Cardiometabolic disorders: The pharmacist's role

September 4, 2009

The term "cardiometabolic disorders" (CMD) refers to a cluster of interrelated risk factors (hypertension, elevated fasting glucose, reduced high-density lipoprotein, elevated triglycerides, and abdominal obesity) that promote the development of atherosclerotic cardiovascular disease and type 2 diabetes. With an estimated 47 million Americans facing increased risk of heart disease because of these conditions, management of patients' CMD is a priority for pharmacists.

Key Points

Pharmacists have an essential role to play in managing CMD&W through teaching, counseling, and dispensing.

Guidelines

"One thing that most providers agree upon," she said, "is the need for prevention and early detection of the [associated] risk factors." This is where community pharmacists can help mitigate the causes and symptoms of CMD&W by engaging and coaching patients, in addition to imparting their knowledge about medications.

Role of pharmacists

With many drugs, adherence is a growing problem, and the medications associated with CMD&W - statins, antihypertensives, and diabetes drugs - are no exception. Nonadherence occurs in 21.3 percent of patients with diabetes, according to a retrospective cohort study of 11,532 patients.3 The study revealed that those who did not adhere to their prescribed antihypertensive, hypoglycemic, and lipid-lowering medications at least 80 percent of the time were significantly more likely to have elevated levels of HbA1c' blood pressure, and LDL than were those who adhered.

The American Pharmacists Association recommends that pharmacists collaborate with physicians to identify individuals who are not adherent and help to eliminate barriers by minimizing the number of daily doses, reducing dosing frequency, and selecting the most efficacious and cost-effective medications.

Alan Vogenberg, RPh, a consultant pharmacist in Levittown, Penn., says that community pharmacists are at a loss, because they know what drugs patients are taking, but they don't necessarily know the diagnosis. This can make it difficult to counsel them. "The best-case scenario is developing a collaborative approach with a physician and creating a dialogue," he told Drug Topics.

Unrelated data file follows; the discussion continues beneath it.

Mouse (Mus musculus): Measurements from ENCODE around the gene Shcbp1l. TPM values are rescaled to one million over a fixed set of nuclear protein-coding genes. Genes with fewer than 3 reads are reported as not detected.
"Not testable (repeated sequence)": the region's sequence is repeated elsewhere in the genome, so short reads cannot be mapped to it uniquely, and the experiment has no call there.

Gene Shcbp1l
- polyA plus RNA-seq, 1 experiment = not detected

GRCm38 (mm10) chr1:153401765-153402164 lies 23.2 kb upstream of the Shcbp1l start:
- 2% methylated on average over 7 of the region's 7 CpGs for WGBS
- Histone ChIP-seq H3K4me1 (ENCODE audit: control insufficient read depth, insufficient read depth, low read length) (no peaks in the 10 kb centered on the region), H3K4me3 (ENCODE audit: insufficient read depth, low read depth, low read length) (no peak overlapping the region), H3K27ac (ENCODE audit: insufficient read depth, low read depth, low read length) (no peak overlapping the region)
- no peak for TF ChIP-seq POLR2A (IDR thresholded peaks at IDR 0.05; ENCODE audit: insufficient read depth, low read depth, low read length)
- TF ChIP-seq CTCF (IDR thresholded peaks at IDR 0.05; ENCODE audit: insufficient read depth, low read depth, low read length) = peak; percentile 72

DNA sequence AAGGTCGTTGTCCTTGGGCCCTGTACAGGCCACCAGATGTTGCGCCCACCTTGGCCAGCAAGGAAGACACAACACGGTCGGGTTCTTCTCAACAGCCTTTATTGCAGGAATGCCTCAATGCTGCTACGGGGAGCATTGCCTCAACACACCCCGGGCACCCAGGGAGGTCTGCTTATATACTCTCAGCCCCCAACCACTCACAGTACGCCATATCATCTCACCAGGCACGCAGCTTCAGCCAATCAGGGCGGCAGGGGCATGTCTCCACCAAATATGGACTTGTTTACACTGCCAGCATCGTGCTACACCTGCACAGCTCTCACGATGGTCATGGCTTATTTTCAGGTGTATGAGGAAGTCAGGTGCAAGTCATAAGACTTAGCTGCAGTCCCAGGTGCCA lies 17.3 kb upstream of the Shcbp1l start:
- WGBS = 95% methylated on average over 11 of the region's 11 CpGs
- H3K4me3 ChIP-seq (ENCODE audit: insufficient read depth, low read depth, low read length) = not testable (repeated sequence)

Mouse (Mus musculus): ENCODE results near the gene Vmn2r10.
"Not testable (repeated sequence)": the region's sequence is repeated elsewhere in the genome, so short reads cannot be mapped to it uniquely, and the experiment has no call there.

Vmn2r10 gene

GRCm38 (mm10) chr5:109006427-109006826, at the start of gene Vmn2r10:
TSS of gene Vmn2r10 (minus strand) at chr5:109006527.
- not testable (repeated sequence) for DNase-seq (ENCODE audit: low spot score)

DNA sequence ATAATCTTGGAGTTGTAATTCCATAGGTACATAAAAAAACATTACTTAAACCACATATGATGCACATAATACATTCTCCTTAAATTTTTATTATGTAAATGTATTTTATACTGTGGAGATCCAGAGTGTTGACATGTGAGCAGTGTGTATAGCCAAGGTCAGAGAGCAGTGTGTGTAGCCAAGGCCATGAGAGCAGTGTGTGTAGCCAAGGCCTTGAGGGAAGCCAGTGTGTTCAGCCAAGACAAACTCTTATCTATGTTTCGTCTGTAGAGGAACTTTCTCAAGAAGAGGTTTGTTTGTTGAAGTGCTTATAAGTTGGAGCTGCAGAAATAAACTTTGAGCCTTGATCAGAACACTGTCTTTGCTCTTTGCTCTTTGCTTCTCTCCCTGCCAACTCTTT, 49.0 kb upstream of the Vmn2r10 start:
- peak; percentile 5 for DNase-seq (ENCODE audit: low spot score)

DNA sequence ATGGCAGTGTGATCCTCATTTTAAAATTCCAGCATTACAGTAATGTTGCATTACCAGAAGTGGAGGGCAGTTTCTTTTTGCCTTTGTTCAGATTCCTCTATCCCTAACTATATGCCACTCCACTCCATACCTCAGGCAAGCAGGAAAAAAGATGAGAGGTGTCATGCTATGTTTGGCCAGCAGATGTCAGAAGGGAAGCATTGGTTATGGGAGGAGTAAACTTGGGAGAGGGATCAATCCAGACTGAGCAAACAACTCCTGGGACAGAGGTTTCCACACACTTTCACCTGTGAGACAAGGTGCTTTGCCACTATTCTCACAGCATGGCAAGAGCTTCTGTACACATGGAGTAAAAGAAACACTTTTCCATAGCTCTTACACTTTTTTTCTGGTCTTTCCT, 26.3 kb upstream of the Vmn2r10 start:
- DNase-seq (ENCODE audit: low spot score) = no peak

"The pharmacist can monitor patients and report back to the physician. We can serve as teachers and help patients manage side effects or facilitate compliance. Also, don't use jargon with patients; use open-ended questions and ask patients to repeat back information to ensure they understand what has been said."

Tracey H. Taveira, PharmD, associate professor of pharmacy at the University of Rhode Island in Kingston, agrees with Vogenberg that as patients take more drugs as part of increasingly complex regimens, pharmacists can play an important role in medication adherence. "We are also experts at knowing what's on formulary, helping to ensure that drugs are covered, and converting doses and medications if needed," she said.

Through an affiliation with the Veterans Affairs Medical Center in Providence, Taveira and her colleagues conducted a study of 375 veterans, using the Cardiovascular Risk Reduction Clinic model,4 a pharmacist-coordinated care model that incorporated cardiometabolic risk factors under one umbrella for treatment by clinical pharmacists overseen by a cardiologist. Participants underwent motivational interviewing geared to modifying their behavior and received frequent medication titrations, which clinical pharmacists were allowed to modify under federal regulation.

In accordance with guidelines recommended by the American College of Cardiology/AHA and the American Diabetes Association, 70.7 percent met the discharge criteria by the end of the study period. Guideline adherence increased for total cholesterol, LDL, HDL (high-density lipoprotein), HbA1c (a measure of blood glucose over time), and systolic blood pressure.